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Sunday, December 17, 2017

December 17 is the anniversary of the Wright brothers' first flight

For some years I have been afflicted with the belief that flight is possible to man. My disease has increased in severity and I feel that it will soon cost me an increased amount of money if not my life. I have been trying to arrange my affairs in such a way that I can devote my entire time for a few months to experiment in this field.

~ Wilbur Wright (letter to Octave Chanute, 13 May 1900)


~ Orville Wright (telegram to Milton Wright, 17 December 1903)

There are no signposts in the sky to show a man has passed that way before. There are no channels marked. The flier breaks each second into uncharted seas.

~ Anne Morrow Lindbergh (1906-2001) (North to the Orient, Ch. 1)

Per aspera ad astra.

~ familiar Latin tag, often used as a motto

(Through adversity to the stars.)

Today is the anniversary of mankind's first powered flight, achieved at Kitty Hawk, North Carolina on 17 December 1903 by pioneer American aviators Wilbur and Orville Wright (wiki) (1867-1912 and 1871-1948, respectively). The Wrights - Dayton, Ohio bicycle mechanics - become interested in aviation as an avocation and embarked on a systematic experimental program that eventually led to their extraordinary success - of which movable wing parts and a lightweight engine were the key elements. 

Via BrainFeed:
Prior To the powered flight, the brothers completed over one thousand glides from atop Big Kill Devil Hill. These flying skills were a crucial component of their invention. Through those experiments, they had solved the problem of sustained lift and more importantly they could control an aircraft while in flight. The brothers felt they were ready to truly fly. But first, the Wrights had to power their aircraft.
Zoomable version of the cutaway here.
Gasoline engine technology had recently advanced to where its use in airplanes was feasible. Unable to find a suitable lightweight commercial engine, the brothers designed their own. Using their air tunnel data, they designed the first efficient airplane propeller, one of their most original and purely scientific achievements. (Much more on the engine design here)
The Wright brothers were finally ready on December 14th. In order to decide who would fly first, the brother tossed a coin. Wilbur won the coin toss, but lost his chance to be the first to fly when he oversteered with the elevator after leaving the launching rail. The flyer, climbed too steeply, stalled, and dove into the sand. The first flight would have to wait on repairs.
Three days later, on December 17, they were ready for the second attempt. Now it was Orville’s turn. The flyer moved down the rail as Wilbur steadied the wings. The flyer was unruly, pitching up and down as Orville overcompensated with the controls. He kept it aloft until it hit the sand about 120 feet from the rail. Into the 27-mph wind, the groundspeed had been 6.8 mph, for a total airspeed of 34 mph. The brothers took turns flying three more times that day, getting a feel for the controls and increasing their distance with each flight. Wilbur’s second flight – the fourth and last of the day – was an impressive 852 feet in 59 seconds.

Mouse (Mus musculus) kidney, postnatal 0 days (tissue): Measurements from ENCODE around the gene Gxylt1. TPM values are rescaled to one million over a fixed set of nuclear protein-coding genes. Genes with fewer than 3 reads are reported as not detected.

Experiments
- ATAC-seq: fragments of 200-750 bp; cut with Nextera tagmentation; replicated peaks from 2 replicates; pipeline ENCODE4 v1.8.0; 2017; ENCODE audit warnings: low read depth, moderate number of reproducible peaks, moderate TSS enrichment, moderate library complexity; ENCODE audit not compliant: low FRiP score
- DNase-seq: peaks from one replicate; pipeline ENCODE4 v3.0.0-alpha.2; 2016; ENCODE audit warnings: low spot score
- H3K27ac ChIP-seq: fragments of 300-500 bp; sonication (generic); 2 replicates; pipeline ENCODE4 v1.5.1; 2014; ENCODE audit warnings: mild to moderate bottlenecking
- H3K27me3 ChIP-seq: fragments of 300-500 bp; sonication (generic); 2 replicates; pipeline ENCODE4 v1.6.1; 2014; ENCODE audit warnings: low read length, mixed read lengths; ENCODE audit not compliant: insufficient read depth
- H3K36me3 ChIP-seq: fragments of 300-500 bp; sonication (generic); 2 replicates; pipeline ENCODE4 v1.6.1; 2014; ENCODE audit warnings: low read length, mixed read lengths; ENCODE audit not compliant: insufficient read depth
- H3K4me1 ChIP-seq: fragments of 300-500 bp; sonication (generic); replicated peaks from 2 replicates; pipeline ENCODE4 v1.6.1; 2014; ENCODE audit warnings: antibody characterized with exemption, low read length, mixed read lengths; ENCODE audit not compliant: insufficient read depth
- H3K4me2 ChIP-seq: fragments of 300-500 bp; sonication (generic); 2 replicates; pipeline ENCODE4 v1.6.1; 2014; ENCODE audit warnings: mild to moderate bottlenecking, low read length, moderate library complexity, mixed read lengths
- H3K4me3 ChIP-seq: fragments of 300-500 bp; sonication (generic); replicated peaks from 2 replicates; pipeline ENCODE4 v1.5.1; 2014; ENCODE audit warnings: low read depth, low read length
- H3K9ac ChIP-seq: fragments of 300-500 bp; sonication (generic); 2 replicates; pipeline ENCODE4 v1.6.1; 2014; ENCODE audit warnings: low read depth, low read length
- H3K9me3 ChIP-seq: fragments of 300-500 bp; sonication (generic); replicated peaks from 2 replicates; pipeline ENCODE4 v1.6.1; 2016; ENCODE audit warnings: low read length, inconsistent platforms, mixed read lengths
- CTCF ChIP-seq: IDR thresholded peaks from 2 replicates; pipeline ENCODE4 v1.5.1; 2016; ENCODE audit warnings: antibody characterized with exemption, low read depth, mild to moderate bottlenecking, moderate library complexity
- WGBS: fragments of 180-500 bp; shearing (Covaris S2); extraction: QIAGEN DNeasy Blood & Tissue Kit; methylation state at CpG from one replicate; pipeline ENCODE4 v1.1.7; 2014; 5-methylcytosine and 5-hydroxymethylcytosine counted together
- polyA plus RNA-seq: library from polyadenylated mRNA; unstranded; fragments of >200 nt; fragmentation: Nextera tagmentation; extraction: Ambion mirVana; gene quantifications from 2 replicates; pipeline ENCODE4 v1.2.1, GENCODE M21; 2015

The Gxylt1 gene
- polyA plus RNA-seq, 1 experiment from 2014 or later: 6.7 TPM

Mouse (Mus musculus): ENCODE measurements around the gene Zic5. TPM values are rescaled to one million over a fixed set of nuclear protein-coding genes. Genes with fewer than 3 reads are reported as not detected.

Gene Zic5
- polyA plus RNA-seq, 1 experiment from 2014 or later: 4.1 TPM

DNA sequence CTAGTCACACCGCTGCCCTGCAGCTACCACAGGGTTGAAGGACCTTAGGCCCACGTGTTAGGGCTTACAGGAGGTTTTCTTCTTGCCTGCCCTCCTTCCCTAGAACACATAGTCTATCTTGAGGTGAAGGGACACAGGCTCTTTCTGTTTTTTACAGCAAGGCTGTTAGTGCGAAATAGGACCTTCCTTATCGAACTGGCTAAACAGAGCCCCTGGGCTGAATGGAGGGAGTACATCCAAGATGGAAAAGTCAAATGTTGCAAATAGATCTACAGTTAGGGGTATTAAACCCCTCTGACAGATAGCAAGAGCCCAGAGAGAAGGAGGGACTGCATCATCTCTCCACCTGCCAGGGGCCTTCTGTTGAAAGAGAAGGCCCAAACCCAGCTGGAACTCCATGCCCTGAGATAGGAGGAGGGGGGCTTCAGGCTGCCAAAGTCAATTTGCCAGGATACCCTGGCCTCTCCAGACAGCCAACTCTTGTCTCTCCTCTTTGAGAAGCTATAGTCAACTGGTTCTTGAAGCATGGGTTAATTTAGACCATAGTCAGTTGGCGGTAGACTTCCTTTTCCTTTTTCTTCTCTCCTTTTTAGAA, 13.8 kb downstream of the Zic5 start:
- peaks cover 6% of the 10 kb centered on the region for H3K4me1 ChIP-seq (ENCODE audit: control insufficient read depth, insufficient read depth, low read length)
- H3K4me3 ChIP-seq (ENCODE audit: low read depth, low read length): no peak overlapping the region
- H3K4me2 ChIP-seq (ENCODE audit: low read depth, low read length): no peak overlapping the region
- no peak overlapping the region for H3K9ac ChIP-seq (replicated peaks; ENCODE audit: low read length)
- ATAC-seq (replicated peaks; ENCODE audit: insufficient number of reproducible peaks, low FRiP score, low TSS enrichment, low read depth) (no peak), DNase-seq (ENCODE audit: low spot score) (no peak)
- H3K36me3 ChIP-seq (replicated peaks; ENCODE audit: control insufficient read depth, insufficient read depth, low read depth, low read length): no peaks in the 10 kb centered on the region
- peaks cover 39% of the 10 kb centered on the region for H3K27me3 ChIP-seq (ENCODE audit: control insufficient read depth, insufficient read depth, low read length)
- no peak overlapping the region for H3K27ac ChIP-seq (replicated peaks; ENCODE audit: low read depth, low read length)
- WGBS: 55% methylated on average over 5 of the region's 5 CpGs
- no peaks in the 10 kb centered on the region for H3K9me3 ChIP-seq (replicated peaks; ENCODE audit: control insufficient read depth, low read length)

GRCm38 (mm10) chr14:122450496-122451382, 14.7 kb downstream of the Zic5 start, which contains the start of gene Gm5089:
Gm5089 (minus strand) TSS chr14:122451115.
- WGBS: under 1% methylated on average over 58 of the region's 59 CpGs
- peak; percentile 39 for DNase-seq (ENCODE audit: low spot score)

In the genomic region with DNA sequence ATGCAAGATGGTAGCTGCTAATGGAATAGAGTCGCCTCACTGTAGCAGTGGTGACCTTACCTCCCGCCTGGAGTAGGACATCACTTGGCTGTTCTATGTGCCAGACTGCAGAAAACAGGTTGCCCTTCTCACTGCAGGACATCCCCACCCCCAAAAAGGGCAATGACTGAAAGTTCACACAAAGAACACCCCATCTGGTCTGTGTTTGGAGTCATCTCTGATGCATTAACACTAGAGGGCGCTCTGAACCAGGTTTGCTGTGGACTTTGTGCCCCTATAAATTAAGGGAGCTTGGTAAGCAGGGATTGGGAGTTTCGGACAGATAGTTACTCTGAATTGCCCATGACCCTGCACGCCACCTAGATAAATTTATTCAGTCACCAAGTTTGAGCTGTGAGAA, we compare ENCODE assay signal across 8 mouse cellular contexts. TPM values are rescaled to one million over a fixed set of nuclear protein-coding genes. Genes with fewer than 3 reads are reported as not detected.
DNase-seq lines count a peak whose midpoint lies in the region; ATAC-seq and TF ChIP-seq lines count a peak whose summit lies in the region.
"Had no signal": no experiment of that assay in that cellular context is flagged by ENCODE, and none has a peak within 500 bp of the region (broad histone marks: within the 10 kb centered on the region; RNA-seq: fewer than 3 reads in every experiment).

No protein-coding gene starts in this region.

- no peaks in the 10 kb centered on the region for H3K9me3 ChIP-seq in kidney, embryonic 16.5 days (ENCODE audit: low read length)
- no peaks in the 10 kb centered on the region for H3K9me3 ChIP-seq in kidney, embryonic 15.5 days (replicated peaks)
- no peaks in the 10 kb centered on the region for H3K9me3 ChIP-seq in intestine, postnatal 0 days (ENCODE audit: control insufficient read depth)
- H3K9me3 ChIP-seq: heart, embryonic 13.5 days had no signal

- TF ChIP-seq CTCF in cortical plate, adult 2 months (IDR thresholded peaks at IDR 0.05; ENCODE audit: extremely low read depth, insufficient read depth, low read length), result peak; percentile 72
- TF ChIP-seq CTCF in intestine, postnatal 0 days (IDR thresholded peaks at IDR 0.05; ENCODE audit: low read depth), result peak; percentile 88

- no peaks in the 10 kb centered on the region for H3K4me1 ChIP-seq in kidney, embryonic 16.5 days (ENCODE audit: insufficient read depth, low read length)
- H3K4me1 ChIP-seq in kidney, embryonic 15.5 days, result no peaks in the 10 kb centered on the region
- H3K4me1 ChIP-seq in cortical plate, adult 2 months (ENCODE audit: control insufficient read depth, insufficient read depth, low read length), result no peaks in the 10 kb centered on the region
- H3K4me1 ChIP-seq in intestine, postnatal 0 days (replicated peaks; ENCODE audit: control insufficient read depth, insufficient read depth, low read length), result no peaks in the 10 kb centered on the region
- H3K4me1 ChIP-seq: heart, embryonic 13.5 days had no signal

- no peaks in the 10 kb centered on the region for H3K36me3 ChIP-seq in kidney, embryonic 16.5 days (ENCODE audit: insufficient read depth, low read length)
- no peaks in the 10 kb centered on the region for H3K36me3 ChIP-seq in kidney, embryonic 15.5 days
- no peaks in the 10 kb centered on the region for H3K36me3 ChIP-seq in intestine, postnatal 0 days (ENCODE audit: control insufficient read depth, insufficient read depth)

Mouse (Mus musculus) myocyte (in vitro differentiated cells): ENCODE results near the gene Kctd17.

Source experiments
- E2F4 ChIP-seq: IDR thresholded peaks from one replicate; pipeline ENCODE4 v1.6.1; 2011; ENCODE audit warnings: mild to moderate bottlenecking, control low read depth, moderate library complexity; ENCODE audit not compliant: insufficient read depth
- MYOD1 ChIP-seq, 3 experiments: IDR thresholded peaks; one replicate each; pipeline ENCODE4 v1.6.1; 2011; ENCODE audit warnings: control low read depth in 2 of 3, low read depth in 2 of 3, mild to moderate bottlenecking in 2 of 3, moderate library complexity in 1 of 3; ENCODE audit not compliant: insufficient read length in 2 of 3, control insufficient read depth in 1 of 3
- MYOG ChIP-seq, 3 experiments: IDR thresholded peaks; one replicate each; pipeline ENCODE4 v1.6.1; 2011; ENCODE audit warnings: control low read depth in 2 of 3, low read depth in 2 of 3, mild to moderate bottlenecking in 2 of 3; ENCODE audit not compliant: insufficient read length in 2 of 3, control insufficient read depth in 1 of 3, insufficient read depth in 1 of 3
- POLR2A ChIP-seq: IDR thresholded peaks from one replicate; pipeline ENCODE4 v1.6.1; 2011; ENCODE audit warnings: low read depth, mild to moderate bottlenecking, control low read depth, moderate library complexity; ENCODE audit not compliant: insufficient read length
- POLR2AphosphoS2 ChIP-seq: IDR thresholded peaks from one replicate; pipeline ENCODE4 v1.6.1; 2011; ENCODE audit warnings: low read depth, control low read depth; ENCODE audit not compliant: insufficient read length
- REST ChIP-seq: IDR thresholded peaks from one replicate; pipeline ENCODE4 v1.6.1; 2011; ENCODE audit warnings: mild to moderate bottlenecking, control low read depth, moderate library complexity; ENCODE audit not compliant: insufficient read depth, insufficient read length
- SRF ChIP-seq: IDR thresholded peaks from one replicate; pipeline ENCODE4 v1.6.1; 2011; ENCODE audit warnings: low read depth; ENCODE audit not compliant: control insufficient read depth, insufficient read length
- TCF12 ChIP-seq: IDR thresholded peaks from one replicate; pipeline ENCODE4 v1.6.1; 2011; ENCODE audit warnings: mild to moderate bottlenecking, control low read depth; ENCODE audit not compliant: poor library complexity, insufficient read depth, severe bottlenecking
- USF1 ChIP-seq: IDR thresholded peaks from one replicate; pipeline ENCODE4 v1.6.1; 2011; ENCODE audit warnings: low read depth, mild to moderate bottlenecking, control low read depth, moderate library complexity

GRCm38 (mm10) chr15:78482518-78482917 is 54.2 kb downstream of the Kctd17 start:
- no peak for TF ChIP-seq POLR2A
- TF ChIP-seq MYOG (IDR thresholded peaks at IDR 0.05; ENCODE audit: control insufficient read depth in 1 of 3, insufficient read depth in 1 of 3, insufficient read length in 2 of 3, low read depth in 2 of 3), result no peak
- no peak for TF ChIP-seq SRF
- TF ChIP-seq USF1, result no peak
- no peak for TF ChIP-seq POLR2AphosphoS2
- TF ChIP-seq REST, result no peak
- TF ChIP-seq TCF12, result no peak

The most striking aspect of this anniversary is how quickly the Wright Brothers' invention led to the air and space age.  Man reached the moon only 66 years later - less than a human lifetime - and this remarkable acceleration of mankind's ability to achieve its most daunting goals is both exhilarating and frightening. 

Because satellites now do it so much better, French aviator and writer Antoine de Saint-Exupéry** (1900-1944) seems almost naive for remarking in 1939 that

"The aeroplane has revealed to us the true face of the earth."

Footage of later Wright Brothers' flights and an explanation of the history and mechanics: 

* N.B. Apparently, the actual time duration of that first flight was 59 seconds.

** A renowned flier, who described his experiences in vivid prose, Saint-Exupéry lost his life flying for the Free French in World War II. His most famous book is the children's story, Le Petite Prince ("The Little Prince").

1 comment:

  1. Sainte Exupery wrote better books with Night Flight and Wind, Sand and Stars.

    While many inventions are really evolutionary, small improvements on what had been done before, the Wrights were true inventors.
    Almost every prior attempt at flight was guessing and trial and error, hoping to stumble on a solution. The Wrights' research discovered that almost everything done before had to be thrown out. So they studied the concept of lift, not only for the flight of the plane, but for the application to propellors to generate thrust (forward lift).
    But most importantly, they were the first to understand the need for and solution of three axis control. Anybody could make a paper airplane that "flies". The secret was to design one that flies where you want it to. The Wrights' airplane patent was about a device that could develop lift and have three axis control. The original patent did not even provide for an engine. That came later.
    And don't forget - the Wrights had to teach themselves to fly - there were no instructor pilots in 1903.